Boston – Spurred by an August recall and recent television ads by plaintiffs’ law firms, litigation over DePuy ASR hip implants is escalating.
At least a dozen class actions and individual suits have been filed in federal courts, alleging that the metal-on-metal hip replacement device was defectively designed. The suits also claim that Indiana-based DePuy Orthopaedics knew its hip replacements were failing at a higher than expected rate, but didn’t alert consumers or orthopedic surgeons.
“This [litigation] is going to be huge,” predicted Douglass Kreis, a partner at Aylstock, Witkin, Kreis & Overholtz, a Pensacola, Fla. personal injury firm that has been investigating DePuy hip implant complaints for months.
Kreis’s firm has filed one personal injury claim in California state court and two lawsuits in U.S. District Court for the Northern District of Illinois. The firm has conducted 175 client intakes regarding potential claims.
Kreis predicted that there will be up to 4,000 personal injury lawsuits nationwide.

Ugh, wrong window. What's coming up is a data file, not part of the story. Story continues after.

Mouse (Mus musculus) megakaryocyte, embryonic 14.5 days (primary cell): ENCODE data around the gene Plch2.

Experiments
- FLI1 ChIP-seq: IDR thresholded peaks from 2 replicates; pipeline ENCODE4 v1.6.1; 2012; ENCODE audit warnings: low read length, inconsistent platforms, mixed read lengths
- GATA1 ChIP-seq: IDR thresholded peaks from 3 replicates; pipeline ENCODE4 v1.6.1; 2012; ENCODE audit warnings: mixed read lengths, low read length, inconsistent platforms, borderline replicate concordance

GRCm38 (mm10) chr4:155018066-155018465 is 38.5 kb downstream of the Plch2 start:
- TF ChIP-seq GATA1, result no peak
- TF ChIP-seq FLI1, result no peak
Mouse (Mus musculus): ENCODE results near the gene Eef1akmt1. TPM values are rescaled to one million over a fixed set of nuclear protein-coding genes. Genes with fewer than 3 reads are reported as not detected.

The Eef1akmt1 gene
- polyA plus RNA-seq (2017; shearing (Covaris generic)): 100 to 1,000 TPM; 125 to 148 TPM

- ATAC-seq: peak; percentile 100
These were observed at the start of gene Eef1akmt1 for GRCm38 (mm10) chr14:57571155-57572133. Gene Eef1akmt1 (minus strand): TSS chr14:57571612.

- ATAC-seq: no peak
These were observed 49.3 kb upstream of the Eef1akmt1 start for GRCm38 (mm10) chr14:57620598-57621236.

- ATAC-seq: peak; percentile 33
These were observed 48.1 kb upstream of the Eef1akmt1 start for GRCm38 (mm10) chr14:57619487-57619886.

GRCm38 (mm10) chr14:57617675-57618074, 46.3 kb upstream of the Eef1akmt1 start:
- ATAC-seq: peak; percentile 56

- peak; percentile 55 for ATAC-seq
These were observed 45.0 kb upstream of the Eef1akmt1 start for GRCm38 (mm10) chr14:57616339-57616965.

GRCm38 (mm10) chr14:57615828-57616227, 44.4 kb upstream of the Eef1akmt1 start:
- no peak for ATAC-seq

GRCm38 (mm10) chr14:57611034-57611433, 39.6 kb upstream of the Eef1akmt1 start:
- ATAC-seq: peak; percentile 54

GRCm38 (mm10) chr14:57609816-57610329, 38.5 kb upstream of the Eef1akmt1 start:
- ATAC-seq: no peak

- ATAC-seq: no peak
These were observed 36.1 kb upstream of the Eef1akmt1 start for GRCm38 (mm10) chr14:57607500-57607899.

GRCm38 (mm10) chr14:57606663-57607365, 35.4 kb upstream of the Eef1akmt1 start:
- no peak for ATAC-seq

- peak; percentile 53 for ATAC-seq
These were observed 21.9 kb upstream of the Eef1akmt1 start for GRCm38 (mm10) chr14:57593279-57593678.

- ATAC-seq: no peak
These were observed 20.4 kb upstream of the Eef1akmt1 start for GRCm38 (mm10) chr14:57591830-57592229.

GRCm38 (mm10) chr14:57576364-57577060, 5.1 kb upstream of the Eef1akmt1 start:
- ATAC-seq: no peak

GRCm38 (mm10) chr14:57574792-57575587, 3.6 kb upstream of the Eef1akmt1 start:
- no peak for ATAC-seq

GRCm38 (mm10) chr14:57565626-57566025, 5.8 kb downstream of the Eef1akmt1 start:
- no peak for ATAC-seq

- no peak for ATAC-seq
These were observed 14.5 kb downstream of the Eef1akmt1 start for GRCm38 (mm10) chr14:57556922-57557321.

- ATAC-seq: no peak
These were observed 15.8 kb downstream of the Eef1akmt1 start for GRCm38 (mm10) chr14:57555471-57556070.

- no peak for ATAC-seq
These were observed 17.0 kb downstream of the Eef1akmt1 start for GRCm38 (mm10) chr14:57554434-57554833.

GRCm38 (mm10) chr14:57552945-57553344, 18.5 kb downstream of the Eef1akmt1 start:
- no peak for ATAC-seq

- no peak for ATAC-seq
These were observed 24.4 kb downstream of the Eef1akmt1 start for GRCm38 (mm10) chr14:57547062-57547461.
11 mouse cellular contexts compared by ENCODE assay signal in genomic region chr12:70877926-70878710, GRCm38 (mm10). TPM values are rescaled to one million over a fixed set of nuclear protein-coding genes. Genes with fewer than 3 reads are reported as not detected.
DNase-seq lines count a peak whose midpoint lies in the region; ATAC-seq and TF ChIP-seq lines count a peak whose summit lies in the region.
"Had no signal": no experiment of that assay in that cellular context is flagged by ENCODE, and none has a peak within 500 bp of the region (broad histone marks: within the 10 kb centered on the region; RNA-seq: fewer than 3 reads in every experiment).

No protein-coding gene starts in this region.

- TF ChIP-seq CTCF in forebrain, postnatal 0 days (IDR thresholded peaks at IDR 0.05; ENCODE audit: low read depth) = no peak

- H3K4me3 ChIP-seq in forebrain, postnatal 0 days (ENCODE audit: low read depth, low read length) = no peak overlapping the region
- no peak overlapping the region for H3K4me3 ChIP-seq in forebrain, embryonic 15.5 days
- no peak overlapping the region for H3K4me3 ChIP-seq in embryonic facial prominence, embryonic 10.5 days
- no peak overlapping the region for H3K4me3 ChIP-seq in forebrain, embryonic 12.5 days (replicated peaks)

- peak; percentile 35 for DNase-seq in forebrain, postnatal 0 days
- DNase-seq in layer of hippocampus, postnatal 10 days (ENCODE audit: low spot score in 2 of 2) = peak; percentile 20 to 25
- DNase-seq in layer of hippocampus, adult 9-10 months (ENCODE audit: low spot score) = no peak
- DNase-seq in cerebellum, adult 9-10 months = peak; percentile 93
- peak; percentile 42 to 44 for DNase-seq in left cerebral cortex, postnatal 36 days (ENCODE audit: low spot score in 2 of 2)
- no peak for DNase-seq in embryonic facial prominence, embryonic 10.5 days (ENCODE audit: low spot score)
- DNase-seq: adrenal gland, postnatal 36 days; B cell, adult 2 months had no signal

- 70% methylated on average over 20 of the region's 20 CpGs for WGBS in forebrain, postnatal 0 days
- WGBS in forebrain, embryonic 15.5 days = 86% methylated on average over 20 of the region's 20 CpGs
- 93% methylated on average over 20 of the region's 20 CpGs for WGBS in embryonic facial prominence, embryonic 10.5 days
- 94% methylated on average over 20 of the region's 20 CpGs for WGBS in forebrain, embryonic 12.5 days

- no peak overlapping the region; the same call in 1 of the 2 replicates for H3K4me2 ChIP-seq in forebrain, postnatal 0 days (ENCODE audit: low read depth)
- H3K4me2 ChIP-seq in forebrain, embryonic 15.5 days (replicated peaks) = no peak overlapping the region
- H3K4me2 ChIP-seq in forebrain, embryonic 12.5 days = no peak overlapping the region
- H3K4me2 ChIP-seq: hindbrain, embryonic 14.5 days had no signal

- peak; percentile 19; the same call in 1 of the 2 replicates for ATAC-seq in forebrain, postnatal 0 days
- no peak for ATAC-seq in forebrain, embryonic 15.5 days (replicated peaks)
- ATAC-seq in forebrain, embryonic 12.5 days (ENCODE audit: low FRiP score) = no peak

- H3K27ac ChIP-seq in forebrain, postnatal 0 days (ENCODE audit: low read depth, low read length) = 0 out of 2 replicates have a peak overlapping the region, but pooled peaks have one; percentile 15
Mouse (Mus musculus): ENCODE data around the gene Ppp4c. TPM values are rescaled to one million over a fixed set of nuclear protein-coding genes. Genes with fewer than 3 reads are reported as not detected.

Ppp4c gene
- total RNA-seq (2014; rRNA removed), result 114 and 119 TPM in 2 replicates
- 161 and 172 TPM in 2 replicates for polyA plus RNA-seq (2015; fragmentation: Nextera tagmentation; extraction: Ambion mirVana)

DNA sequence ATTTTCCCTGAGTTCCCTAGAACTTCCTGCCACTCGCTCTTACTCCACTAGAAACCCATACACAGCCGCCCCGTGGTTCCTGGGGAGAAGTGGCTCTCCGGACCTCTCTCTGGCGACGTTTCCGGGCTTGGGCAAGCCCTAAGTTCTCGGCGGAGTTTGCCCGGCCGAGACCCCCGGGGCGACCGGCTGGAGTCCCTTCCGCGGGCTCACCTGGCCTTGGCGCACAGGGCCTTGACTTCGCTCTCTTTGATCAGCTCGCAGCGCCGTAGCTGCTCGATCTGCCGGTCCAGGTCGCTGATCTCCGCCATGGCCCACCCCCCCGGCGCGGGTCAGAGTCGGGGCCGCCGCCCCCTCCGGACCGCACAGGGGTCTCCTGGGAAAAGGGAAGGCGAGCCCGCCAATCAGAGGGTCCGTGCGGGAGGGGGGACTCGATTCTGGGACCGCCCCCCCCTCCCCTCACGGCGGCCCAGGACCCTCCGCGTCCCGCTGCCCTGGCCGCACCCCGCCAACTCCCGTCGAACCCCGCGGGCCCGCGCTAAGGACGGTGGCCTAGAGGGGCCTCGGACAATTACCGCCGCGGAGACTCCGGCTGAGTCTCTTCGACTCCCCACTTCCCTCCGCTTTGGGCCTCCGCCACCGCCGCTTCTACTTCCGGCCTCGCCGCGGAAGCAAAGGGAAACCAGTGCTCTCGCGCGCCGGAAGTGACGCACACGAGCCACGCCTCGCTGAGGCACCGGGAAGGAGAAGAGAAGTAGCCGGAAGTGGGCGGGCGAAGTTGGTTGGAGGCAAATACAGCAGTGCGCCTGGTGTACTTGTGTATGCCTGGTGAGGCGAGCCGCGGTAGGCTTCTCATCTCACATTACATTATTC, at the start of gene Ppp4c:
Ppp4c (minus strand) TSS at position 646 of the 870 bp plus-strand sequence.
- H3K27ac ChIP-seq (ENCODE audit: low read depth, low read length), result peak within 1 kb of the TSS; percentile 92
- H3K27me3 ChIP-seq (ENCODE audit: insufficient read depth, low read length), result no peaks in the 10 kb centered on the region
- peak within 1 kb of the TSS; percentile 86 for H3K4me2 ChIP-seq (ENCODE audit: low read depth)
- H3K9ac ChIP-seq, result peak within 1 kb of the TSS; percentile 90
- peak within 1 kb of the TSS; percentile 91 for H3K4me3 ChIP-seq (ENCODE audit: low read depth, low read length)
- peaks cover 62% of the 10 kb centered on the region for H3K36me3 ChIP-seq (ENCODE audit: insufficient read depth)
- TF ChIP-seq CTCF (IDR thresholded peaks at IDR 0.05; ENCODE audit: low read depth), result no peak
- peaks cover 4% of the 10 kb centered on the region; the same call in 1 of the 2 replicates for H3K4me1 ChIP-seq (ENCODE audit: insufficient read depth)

“We think it’s going to be a pretty big litigation,” agreed Chris Seeger, a principal at Seeger Weiss, a New York-based personal injury law firm.
DePuy sold about 93,000 ASR Hip Resurfacing Systems and ASR XL Acetabular Systems. The company has reported that about 12 percent of patients required revision surgery within five years after implantation.
Dana Taschner, managing attorney at the Lanier Law Firm in Los Angeles, said the company has 50 clients so far and is fielding calls from scores of patients who underwent hip transplants using the DePuy ASR system.
DePuy Orthopaedics, an Indiana-based division of Johnson & Johnson, recalled the system on Aug. 26 after hundreds of patients complained to the Food and Drug Administration that the device failed soon after implantation.
British studies released in March 2010 showed that metal-on-metal implants, such as the ASR device, are potentially dangerous because they can generate large amounts of metallic debris as they wear. The metallic debris in turn can cause severe inflammation in some patients, causing pain in the groin, tissue death in the hip joint and loss of surrounding bone.
Seeger said the problem appears to be with the metal-on-metal design of the device, which “seems not to adhere well in the hip joint.”
“The problem is that if there’s a surgical revision required, the whole thing has to be re-done,” he said. “That’s a nasty, messy surgery.”